Today's geopolitical landscape is worrying. Countries are getting extremely serious regarding their military strategies. The stakes are too high due to diplomatic tensions across several countries. Not a single nation wants to become another victim of terrorism nor any other external or internal social unrest. A new technological arms race is shaping up between the two superpowers of our times, the US and China. Lives are at stake and dialogue is needed. The artificial intelligence (AI) arms race is a competition between two or more states to have its military forces equipped with the best artificial intelligence.
With the advent of AI, various industries are busy revolutionizing like never before. AI and its fascinating features are changing the way organisations perform business processes. The rapid growth of AI across various industries has changed its status from a technical gimmick to something valuable that people and companies can truly benefit from. However, every exciting technology comes with a risk of misuse too. The AI arms race is a situation where countries race against each other by developing and acquiring sophisticated weapons to gain a significant advantage. The idea of having automated weapons on the battlefield is scarier than it may seem. AI arms are not going to affect the battlefields alone. The advent of AI in everyday life has been a great experience for customers and businesses so far, but the AI arms race will have an even bigger impact in our daily life.
A letter, which was passed by AI experts, scientists, and businesspersons including Elon Musk, Stephen Hawking, and Steve Wozniak states:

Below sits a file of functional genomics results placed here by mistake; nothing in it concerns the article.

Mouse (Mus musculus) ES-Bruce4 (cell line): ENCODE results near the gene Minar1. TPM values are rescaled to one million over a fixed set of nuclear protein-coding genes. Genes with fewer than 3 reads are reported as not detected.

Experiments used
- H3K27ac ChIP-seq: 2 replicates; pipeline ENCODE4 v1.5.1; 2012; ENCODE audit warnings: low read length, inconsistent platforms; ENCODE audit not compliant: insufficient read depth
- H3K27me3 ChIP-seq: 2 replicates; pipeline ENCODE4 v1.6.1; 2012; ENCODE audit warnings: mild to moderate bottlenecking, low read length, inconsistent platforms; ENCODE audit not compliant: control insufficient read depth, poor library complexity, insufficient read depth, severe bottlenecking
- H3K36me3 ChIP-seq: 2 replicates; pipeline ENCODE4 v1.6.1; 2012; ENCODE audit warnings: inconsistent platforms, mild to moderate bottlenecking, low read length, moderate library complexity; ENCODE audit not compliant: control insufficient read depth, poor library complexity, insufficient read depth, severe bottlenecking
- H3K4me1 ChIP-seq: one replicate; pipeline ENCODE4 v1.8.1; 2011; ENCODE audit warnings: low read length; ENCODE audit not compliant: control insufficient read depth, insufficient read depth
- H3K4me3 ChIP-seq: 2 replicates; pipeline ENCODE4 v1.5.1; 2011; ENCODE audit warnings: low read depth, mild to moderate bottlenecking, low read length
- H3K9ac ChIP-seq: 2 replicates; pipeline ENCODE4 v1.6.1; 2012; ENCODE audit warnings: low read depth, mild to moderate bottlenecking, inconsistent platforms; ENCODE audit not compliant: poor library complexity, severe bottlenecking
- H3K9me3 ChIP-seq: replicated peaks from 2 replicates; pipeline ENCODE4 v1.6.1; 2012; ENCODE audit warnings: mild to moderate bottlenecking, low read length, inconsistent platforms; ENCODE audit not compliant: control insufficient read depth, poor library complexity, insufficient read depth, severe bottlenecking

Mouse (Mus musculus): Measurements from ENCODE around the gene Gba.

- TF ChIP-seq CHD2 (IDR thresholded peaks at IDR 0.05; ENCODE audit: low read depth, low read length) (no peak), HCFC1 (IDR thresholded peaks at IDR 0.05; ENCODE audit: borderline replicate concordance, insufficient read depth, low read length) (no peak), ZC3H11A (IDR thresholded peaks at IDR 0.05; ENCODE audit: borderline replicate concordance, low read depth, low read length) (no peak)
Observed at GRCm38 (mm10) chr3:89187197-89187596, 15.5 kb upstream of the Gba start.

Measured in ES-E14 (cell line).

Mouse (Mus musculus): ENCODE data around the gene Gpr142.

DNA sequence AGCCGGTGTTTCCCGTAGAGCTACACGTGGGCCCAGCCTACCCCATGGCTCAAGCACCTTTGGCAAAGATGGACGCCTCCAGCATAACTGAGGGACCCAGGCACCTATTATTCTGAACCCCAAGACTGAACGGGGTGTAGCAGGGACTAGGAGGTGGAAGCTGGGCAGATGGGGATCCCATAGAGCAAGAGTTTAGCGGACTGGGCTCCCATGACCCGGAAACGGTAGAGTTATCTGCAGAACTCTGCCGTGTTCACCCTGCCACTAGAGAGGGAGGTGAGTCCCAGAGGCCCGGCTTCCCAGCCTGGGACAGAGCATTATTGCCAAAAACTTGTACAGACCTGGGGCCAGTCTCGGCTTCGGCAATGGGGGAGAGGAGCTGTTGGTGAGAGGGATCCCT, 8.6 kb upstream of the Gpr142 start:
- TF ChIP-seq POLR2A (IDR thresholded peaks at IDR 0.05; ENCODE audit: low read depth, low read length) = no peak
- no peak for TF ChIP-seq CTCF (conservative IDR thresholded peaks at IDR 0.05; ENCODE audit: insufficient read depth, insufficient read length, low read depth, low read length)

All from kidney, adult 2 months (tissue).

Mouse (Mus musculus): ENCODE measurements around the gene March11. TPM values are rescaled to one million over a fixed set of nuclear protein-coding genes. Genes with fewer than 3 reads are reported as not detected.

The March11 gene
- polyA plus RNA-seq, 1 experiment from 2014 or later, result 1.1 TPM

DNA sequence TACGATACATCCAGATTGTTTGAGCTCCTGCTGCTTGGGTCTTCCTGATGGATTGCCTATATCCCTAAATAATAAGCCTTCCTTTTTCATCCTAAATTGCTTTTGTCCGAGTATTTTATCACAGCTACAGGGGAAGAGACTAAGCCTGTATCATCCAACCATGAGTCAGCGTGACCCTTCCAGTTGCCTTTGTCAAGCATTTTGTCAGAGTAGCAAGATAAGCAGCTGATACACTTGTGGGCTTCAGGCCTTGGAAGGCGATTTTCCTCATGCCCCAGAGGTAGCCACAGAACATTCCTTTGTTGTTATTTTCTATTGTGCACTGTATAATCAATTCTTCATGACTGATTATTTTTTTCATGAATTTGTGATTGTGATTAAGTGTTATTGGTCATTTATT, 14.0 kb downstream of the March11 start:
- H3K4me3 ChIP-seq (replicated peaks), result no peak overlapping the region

“Artificial Intelligence (AI) technology has reached a point where the deployment of such systems is — practically if not legally — feasible within years, not decades, and the stakes are high: autonomous weapons have been described as the third revolution in warfare, after gunpowder and nuclear arms.”
AI based weapons are weapons that can find humans and kill them. A lot of arguments around whether the use of AI in designing autonomous weapons is right or wrong have been raised, time and again. For instance, the use of autonomous weapons will replace soldiers, which is good for saving lives on the battlefield. However, it is also dangerous to think that weapons will be taking a call on whom to kill and whom to spare.
Unlike nuclear weapons, autonomous weapons backed by AI, will not require high-cost raw material and will be easily available in the market. This could help terrorists buy and use such weapons. Hence, experts think that an AI arms race will become a threat to humanity.